Blood Test May Reveal Lymphoma Dangers
New Test Predicts Survival for Common Non-Hodgkin's Lymphoma
Nov. 17, 2004 -- A new test may help people with a common form of
non-Hodgkin's lymphoma know how aggressive
their cancer is.
Follicular lymphoma is the second most common form of non-Hodgkin's lymphoma
and accounts for more than 20% of all cases. Follicular lymphoma is cancer of
the lymph nodes, which are an important part of the immune system, the body's
natural defense system against infection.
But the survival time of people with follicular lymphoma varies greatly and
may range from one year to more than 20 years after the cancer is diagnosed.
That wide variation has prompted researchers to search for ways to predict how
follicular lymphoma may progress.
In this study, researchers found that a test that screens for particular
genetic patterns was able to accurately predict survival time for people with
The study showed that two genetic signatures of this type of cancer allowed
researchers to group patients into four groups whose average survival times
ranged from about 13 years to less than four years.
The results appear in the Nov. 18 issue of The New England Journal of
Genetic Profiling May Predict Lymphoma Survival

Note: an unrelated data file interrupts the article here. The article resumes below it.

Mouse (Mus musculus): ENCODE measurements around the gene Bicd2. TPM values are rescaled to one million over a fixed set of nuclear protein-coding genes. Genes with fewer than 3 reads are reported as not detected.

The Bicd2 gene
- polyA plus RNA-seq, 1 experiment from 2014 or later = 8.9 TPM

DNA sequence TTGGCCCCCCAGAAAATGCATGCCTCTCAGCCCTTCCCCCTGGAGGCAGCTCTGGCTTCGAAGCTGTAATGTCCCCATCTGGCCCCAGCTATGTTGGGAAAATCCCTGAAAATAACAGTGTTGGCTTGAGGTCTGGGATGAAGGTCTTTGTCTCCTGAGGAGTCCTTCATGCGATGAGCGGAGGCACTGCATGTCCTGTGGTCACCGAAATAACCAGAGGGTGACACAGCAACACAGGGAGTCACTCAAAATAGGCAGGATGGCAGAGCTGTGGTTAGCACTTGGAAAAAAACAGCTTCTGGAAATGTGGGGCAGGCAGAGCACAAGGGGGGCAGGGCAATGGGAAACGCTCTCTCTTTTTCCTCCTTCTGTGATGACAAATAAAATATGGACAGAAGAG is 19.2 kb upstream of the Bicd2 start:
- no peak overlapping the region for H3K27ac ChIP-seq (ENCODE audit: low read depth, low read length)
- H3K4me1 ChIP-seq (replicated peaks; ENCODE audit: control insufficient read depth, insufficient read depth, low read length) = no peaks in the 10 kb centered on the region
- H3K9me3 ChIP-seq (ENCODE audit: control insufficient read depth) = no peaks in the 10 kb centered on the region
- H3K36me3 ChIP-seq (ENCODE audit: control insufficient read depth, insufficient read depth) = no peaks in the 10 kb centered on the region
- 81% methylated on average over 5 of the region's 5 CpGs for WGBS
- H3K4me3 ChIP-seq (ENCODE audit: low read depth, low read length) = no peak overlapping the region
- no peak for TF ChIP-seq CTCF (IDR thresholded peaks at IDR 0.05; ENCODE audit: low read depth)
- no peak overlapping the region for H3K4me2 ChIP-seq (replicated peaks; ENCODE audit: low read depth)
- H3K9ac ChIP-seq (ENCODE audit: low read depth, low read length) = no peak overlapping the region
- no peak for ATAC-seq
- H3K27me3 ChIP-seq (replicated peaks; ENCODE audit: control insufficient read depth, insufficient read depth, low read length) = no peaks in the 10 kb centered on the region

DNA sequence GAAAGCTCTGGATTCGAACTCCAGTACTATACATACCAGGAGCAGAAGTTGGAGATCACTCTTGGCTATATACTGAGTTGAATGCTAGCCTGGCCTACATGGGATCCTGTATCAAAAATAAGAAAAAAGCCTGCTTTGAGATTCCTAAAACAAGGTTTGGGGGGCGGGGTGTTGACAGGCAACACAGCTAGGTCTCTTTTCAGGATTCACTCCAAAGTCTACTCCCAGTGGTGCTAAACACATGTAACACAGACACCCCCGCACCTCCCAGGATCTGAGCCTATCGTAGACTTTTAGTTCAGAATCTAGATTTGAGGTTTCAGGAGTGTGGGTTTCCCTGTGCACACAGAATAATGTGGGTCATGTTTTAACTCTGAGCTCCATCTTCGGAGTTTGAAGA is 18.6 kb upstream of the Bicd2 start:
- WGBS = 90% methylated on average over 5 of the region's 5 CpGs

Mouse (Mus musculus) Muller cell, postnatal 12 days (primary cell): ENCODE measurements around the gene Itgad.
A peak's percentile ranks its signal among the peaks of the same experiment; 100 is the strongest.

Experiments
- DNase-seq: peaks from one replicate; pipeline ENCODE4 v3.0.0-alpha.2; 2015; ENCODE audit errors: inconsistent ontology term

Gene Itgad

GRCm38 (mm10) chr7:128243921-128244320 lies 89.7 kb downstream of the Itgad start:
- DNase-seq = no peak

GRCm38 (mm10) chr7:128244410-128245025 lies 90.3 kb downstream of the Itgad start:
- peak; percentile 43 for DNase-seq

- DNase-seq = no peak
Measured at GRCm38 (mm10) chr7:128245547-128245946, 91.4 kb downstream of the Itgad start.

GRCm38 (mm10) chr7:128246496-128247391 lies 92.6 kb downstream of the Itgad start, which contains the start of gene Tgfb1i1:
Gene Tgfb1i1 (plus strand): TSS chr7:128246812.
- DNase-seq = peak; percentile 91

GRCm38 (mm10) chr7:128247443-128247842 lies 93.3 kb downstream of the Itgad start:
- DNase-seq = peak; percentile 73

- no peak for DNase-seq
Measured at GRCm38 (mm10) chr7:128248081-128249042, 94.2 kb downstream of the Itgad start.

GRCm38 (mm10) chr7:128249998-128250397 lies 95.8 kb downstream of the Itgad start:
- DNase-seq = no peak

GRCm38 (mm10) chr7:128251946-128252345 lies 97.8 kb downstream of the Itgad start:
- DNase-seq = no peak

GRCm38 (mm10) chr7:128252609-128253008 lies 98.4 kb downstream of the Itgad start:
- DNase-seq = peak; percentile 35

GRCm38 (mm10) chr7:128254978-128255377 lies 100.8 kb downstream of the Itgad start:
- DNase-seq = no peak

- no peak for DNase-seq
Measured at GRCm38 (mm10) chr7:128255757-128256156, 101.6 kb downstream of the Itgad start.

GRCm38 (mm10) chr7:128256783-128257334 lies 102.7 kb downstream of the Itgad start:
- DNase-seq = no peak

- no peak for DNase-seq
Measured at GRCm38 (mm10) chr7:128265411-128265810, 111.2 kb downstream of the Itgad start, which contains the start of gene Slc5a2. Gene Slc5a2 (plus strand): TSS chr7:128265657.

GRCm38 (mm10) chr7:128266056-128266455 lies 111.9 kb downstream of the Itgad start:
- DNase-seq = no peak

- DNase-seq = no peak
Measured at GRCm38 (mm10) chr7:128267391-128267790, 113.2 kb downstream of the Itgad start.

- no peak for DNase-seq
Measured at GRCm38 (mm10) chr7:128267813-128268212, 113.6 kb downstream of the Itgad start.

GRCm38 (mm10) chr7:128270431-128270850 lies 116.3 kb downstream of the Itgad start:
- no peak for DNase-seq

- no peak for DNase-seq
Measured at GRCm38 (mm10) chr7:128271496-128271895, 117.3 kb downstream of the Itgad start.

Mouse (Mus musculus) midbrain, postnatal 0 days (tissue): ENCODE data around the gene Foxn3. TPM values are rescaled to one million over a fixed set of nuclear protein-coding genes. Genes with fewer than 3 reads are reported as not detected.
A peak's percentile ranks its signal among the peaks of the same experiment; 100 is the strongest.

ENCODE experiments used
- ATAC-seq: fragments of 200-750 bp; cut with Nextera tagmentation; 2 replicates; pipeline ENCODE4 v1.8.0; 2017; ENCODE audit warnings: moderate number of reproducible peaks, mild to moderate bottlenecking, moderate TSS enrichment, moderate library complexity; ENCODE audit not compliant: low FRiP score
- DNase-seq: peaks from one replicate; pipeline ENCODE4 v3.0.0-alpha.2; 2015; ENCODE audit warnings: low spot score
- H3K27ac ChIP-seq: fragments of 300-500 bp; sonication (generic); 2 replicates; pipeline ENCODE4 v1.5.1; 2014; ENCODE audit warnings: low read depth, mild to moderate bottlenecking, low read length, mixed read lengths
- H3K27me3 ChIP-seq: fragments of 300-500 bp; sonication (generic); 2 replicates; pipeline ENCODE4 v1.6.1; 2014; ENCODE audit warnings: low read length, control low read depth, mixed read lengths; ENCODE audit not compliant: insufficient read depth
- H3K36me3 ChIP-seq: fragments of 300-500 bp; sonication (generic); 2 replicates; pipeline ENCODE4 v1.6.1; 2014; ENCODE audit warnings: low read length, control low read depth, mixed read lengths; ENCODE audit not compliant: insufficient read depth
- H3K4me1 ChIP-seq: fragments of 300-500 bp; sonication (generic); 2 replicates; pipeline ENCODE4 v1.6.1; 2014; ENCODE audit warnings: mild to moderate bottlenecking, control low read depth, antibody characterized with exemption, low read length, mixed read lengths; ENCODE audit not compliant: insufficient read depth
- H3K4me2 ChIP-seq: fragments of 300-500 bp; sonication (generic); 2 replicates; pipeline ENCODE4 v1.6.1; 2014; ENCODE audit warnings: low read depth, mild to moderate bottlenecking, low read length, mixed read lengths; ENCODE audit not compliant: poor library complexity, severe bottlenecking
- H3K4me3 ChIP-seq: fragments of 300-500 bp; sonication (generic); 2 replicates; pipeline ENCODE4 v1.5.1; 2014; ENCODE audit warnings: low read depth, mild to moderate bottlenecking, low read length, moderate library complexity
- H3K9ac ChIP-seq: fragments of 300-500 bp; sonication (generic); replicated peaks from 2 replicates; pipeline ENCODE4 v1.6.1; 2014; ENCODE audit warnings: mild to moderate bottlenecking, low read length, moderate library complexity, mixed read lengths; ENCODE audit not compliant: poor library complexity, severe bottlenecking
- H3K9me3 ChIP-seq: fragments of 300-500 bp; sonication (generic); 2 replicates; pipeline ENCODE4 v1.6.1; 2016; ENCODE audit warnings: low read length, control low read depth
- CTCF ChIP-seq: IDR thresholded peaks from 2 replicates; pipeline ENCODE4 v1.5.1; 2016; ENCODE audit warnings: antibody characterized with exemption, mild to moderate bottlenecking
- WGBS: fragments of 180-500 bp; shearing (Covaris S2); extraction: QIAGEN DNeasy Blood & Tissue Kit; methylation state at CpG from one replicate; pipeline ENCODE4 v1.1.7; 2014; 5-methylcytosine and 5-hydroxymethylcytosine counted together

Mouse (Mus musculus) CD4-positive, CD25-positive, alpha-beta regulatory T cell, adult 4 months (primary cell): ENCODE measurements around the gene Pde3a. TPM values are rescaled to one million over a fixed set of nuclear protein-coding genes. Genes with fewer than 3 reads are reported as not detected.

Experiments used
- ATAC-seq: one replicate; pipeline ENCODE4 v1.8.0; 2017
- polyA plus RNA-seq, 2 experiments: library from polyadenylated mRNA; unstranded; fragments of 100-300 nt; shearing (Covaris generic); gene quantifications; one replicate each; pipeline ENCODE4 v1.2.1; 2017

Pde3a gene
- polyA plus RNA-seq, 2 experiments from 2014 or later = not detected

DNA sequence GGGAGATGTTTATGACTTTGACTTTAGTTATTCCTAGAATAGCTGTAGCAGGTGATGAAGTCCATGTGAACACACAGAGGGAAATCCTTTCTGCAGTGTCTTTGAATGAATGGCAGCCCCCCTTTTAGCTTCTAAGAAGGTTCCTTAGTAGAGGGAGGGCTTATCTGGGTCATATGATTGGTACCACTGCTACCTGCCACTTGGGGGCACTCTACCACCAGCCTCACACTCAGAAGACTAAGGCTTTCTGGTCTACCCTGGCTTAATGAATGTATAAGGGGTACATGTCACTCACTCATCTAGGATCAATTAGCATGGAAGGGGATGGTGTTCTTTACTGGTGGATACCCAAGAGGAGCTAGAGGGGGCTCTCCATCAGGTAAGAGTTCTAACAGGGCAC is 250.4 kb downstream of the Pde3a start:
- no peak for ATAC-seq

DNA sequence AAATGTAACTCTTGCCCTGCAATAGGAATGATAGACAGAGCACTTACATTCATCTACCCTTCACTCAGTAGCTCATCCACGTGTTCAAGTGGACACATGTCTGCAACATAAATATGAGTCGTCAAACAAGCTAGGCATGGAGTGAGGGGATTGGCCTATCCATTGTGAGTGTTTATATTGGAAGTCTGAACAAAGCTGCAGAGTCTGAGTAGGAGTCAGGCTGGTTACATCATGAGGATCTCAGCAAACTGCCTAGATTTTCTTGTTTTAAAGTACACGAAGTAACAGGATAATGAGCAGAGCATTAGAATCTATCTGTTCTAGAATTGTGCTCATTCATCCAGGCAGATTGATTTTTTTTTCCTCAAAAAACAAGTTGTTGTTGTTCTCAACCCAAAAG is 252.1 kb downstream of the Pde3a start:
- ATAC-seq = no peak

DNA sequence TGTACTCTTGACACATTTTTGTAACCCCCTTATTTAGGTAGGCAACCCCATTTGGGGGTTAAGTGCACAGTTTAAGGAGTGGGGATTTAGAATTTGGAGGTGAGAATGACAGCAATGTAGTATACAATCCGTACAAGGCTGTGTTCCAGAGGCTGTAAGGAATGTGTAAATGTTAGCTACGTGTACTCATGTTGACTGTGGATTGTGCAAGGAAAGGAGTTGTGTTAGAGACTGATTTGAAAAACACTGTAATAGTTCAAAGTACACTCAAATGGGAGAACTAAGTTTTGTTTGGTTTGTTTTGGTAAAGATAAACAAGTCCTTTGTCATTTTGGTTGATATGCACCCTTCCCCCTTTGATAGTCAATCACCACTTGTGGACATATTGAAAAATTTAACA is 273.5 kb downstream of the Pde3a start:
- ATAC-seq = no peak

In the study, researchers profiled the genetic makeup of 95 samples from
people with untreated follicular lymphoma.
Based on these findings, researchers grouped genes that predicted the length
of survival into two genetic signatures and evaluated these survival predictors
in another test of 96 samples.
Researchers found the two genetic signatures associated with survival
allowed them to divide patients into four groups with very different average
survival times. For example, those in the top group had an average survival
time after diagnosis of 13.6 years while those in the bottom group averaged 3.9
The study showed that these genetic signatures accurately estimated
follicular lymphoma survival times regardless of other traditional variables,
such as the progression of the tumor.
Surprisingly, researchers say the genetic patterns that predicted survival
were actually associated not with the cancerous cells within the tumor but with
the noncancerous, healthy ones.
In an editorial that accompanies the study, Ralf Küppers, PhD, of the
Institute for Cell Biology at the University of Duisburg-Essen Medical School
in Essen, Germany, says the findings represent an important advance in risk
stratification for people with follicular lymphoma.
In addition, the results suggest that the aggressiveness of the follicular
lymphoma is mainly determined by the environment in which the tumor occurs,
rather than genetic differences within the tumor itself.